by Erik Dalton, Ph.D.
Many manual therapists realize that pain does not afflict the two genders equally. Most medical literature points to consistent findings that women report more musculoskeletal pain than men, and additionally—the females’ experience seems to differ significantly from that of their male counterpart. Some researchers believe this discrepancy is due to biological issues since female activities are typically comprised of a different set of risk factors for injury and pain. Others blame genetics such as inherited limbic system (emotional) over activity and physical structural differences.
Some new developments concerning structural differences may add fuel to the gender phenomena fire. Several biomedical journals have published articles implicating innate anatomical and physiological factors. Studies indicate that, as a group, women have forty percent less neck musculature than men, yet the female head still represents approximately eight percent of a woman’s total body weight which is the same percentage as in males. These conclusions could help explain why many more women, on average, suffer from migraines, osteoporosis, degenerative disc disease, and forward head postures than men.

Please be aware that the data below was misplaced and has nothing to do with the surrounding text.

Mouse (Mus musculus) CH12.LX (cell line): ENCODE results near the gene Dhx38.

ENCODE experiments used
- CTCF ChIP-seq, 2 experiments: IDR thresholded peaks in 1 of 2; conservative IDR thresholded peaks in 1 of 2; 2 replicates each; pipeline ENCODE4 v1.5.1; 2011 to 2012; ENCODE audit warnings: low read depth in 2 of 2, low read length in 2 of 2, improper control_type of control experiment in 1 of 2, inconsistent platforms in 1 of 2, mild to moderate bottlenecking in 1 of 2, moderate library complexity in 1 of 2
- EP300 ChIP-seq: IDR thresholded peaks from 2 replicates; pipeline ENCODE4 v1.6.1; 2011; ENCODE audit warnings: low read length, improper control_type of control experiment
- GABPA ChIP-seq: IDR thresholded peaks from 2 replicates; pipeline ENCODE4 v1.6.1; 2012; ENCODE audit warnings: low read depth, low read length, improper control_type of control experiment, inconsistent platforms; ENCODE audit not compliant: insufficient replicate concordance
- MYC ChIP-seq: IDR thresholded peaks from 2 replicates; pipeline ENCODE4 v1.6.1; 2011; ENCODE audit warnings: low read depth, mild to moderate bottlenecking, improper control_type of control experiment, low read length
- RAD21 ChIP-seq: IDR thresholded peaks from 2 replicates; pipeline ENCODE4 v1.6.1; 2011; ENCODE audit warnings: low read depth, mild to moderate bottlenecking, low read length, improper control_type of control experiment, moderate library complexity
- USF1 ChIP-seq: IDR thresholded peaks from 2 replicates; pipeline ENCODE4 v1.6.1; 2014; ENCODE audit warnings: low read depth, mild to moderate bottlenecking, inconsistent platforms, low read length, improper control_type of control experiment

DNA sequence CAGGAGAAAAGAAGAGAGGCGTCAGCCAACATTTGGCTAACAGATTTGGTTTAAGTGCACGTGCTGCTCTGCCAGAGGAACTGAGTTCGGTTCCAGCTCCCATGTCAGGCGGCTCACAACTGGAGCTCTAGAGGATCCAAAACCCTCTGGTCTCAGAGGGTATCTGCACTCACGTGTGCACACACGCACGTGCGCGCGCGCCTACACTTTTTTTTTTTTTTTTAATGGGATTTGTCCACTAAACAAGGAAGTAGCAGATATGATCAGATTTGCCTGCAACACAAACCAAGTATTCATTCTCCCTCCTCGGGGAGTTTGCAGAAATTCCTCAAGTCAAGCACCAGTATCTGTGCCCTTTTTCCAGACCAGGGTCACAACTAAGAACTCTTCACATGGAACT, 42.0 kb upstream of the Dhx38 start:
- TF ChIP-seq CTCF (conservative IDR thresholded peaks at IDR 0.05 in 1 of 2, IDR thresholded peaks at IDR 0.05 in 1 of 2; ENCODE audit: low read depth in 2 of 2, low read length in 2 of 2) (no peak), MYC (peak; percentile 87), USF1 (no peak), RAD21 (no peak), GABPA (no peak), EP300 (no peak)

According to a Robert Sandos’ article in the European Journal of Pain, “While education and unemployment seemed to be primarily associated with pain among men, economic worries, half-time work, and being married were the most commonly reported pain-generators among women”.
Sandos’ study suggests that addressing the inequities in the experience of pain could require more that a simple alteration of physical risk factors. It highlights the necessity for greater research into many factors—ranging from employment inequities, social order within specific cultural norms—to biological make-up.